High-SchoolWashington: ESPNHS Magazine

This story originally appeared in the April 2012 issue of ESPNHS Washington.

Beamer entered the spring poised to finally capitalize on its abundance of talent on the pitch. Despite graduating three D-I prospects, the Titans envisioned another stacked lineup headlined by junior MF Ike Crook.

But just weeks before the start of play, head coach Brett Lucas found out he would be without the services of several of his top stars due to restrictions from their Academy teams. Beamer, which opened the year ranked No. 8 in the POWERADE FAB 50, is without studs Austin Sweeney, Marcus Tinsley, Keplar House and Crook.

“Every team lost their star players,” says Lucas. “It will be tough, but our starting guys are pretty solid. I still think we could make a run.”

It will be virtually impossible to replace the talents of the missing players, who accounted for 21 goals in 2011, but Lucas is hoping to cultivate a more blue-collar mentality, putting an emphasis on hustling throughout games in an effort to maximize the talent on the roster.

Colorado-bound senior Keaton House is skilled in the middle and could be even better after improving his speed and adding to his skill set in the offseason. At the back, the senior tandem of Aaron Nordman and keeper Deshar House can suffocate the state’s premier offensive threats, while sophomore impact transfers Jong Paek and Aung Ta will be counted on to ignite the attack.

Freshman midfielder Hassani Dotson has Academy-level skills, and his rapid progression will be crucial to the team’s postseason prospects.

While the Titans’ current cast might not garner the same recognition as last year’s crew, the lesser-known players could also make it difficult for opponents to game plan for Beamer.

“People aren’t thinking we’re going to do much because we lost the Academy players,” says Lucas. “I think it will be their downfall to overlook us.”

David Auguste covers high school sports for ESPNHS. Be sure to follow him on Twitter @ESPNHS_Auguste or email him at David.Auguste@espn.com.
Clint Coulter Union 1Dustin Snipes/ESPNHSUnion senior Clint Coulter is among the elite baseball prospects in the Northwest.
This story originally appeared in the March issue of ESPNHS Washington.

Clint Coulter is not planning on making an appearance at this year’s Union senior prom.

It’s not that he’s struggling to find a date or worried about what dance move to bust out if the DJ starts bumping Rihanna’s “We Found Love.” The Arizona State-bound catcher has a plan in place that often precludes him from attending such social events.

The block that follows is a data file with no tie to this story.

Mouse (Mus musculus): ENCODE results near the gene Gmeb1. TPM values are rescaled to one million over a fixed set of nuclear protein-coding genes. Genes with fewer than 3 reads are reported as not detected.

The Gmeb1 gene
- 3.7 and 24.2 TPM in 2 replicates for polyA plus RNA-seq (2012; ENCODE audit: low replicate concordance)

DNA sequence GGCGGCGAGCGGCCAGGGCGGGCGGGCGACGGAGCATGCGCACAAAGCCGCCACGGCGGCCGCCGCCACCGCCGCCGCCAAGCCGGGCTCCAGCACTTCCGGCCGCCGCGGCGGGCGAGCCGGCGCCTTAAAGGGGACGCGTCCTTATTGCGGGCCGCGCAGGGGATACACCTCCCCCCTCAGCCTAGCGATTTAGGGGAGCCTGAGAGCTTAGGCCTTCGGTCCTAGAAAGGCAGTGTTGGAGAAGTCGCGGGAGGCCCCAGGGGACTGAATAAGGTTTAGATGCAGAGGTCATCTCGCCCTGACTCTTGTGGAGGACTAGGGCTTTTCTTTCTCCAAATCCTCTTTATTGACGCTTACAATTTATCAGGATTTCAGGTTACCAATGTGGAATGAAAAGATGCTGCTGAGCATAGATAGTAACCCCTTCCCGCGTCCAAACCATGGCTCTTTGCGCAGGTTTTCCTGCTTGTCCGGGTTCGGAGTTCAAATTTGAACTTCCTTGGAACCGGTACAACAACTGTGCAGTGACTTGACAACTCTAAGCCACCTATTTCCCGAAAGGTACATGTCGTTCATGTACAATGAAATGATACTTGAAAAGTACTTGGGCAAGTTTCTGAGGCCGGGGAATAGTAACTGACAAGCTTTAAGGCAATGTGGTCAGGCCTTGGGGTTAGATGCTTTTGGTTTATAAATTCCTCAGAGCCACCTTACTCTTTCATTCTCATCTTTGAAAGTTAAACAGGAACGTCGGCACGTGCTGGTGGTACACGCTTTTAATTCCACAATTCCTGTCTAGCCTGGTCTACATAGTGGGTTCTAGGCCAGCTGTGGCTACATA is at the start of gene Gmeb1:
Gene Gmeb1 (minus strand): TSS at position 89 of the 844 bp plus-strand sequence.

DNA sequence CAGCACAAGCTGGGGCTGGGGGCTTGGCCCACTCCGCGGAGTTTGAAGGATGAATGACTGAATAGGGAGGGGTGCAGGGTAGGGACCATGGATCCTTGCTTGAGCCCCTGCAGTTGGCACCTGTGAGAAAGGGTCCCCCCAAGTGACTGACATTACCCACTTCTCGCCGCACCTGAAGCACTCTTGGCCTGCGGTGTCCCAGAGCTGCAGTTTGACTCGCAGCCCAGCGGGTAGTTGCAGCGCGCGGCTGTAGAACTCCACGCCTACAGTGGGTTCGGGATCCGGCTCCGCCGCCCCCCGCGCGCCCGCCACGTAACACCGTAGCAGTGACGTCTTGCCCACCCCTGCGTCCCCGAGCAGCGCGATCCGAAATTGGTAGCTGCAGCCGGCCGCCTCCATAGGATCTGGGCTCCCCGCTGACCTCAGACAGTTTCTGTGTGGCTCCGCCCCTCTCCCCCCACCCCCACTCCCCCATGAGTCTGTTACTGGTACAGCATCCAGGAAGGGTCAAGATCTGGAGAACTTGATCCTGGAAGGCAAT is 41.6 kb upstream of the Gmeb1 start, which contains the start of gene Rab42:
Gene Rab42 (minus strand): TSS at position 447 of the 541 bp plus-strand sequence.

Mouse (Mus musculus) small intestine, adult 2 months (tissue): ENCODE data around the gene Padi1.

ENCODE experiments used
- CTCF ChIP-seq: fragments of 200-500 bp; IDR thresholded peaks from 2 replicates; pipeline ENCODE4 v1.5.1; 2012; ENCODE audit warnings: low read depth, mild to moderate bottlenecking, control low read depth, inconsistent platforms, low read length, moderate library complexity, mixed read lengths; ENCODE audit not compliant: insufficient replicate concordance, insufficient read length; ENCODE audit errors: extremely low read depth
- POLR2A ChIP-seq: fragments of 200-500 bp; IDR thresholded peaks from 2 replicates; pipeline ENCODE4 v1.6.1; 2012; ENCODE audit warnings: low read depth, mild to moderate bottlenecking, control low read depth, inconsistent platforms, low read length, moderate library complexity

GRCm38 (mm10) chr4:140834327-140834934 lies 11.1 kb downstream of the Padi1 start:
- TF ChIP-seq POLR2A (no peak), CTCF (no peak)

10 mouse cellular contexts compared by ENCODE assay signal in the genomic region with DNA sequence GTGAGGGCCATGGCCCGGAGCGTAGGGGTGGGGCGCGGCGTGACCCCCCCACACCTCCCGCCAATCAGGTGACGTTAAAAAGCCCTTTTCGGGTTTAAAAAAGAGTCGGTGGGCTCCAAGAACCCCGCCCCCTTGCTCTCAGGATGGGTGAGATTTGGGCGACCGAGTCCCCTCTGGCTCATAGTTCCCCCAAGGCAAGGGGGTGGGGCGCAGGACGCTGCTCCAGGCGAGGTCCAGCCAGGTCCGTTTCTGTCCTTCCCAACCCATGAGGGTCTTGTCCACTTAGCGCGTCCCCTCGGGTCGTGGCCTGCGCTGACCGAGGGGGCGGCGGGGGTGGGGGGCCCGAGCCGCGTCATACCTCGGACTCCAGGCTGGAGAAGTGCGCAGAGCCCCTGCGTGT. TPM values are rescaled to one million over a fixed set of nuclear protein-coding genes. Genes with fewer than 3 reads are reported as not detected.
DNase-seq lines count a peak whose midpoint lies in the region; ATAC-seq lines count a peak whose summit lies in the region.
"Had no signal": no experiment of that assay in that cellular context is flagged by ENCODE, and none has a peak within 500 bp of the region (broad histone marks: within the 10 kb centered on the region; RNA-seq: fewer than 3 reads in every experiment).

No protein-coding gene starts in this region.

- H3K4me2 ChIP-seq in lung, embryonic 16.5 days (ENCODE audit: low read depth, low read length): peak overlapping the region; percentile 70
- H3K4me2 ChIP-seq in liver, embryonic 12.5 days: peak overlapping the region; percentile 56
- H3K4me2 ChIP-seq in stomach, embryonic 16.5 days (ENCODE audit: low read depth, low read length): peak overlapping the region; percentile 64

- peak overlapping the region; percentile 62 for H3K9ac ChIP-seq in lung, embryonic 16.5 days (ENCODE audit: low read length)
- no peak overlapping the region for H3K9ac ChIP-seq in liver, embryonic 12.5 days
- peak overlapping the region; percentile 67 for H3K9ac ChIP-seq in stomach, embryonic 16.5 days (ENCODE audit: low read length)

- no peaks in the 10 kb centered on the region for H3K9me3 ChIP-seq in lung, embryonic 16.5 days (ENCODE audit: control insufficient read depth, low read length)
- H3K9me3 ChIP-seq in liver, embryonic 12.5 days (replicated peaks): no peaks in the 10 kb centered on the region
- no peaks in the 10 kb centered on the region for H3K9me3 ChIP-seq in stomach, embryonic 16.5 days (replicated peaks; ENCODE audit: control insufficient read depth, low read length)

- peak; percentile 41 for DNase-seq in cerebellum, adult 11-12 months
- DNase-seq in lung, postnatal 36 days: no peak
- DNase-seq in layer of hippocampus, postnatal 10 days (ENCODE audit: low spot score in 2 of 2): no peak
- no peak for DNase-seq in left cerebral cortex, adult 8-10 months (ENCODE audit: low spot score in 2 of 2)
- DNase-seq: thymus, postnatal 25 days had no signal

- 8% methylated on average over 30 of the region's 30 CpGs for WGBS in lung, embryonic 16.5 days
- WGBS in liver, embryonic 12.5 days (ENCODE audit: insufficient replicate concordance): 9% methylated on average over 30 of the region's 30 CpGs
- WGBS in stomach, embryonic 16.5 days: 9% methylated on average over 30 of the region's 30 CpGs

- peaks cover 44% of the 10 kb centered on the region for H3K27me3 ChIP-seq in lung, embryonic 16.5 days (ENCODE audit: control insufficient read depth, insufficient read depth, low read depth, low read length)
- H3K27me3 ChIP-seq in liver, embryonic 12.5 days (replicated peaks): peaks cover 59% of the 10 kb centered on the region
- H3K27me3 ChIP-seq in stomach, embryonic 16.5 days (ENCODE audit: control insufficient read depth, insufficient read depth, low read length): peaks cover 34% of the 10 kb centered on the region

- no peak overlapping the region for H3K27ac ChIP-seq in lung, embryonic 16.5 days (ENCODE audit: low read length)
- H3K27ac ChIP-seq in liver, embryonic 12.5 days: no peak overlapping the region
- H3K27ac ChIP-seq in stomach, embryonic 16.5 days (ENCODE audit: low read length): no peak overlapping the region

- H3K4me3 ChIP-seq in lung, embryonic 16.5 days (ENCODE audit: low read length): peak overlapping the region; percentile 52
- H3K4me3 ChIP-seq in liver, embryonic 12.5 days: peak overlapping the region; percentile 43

“Baseball is what defines me,” says Coulter. “I didn’t go to my junior prom, either. I’ll probably be hitting balls in my garage during the prom.”

That supreme focus has made Coulter a likely early-round pick in June’s MLB draft. It was also the driving force behind Coulter putting a once-promising wrestling career on the back burner.

Three years ago, Coulter became Washington’s first freshman to place in the 189-pound weight class at state. He followed up that effort by copping a title at the 2010 Class 4A meet. Unfortunately, his gold-medal run coincided with his rise in baseball status. Recruitment letters from college baseball powerhouses stuffed the family’s mailbox and talk about a pro baseball career began to really heat up, putting Coulter in a tough spot.

“It was definitely a tough decision,” he says. “I never wanted to pursue wrestling, though, because there isn’t really pro wrestling unless you go the WWE path.”

With his singlet tucked away in the back of his closet, Coulter moved full steam ahead with his budding baseball career. He produced at an elite level last spring, hitting a blistering .500 with five homers to land a spot on the Under Armour All-America team. His success reaffirms his decision to abandon other pursuits.

“I guess my life is not that interesting,” jokes Coulter. “People say I’m missing out, but it’s all good. That stuff doesn’t really [compare] to being a professional athlete, and that’s what I’m going to be.”
This story originally appeared in the Holiday issue of ESPNHS magazine’s Washington edition.

Sure, it’s 2011. But at Seattle Prep, it’s starting to feel like ‘06 again.

That year, the Panthers rode the talents of low-post stud Spencer Hawes and a bevy of perimeter scorers to claim the Class 4A trophy.

While no one will confuse current power forward Mitch Brewe with Hawes, defenders haven’t been able to contain the senior on the block, and the talent of his teammates may rival that of the ‘06 squad. That combination has made the Panthers (No. 46 in the POWERADE FAB 50) a favorite to capture this year’s state crown.

“I feel like that team has shown us how much hard work it takes to win a state championship,” says Brewe, a UC Santa Barbara commit. “They never took a day off, and that’s a good example for the squad we have this year.“

Brewe averaged 22 points and 10 rebounds per game last winter to propel Prep to the Class 3A state tournament, where the Panthers were knocked out by league rival O’Dea.

This year, teams will double Brewe at their own peril.

Junior D.J. Fenner returns after a year in Washington, D.C., while seniors Michael Phillips and Jackson Clough and sophomore Josh Martin add scoring punch from the perimeter. Fenner provides the Panthers with a multi-faceted scorer who is among the league’s toughest defenders. Clough tallied 13 points a game last winter and has one of the prettiest strokes in the state. Phillips is a hard-nosed defender and his leadership is unmatched, while Martin is a voracious rebounder.

“We have the talent to make people decide who they’re going to defend,” says coach Michael Kelley. “If we’re willing to defend and share the ball, good things will happen.”

David Auguste is an associate editor for ESPNHS and ESPNHIGHSCHOOL.com. Follow him on Twitter @ESPNHSAuguste or email him at David.Auguste@espn.com.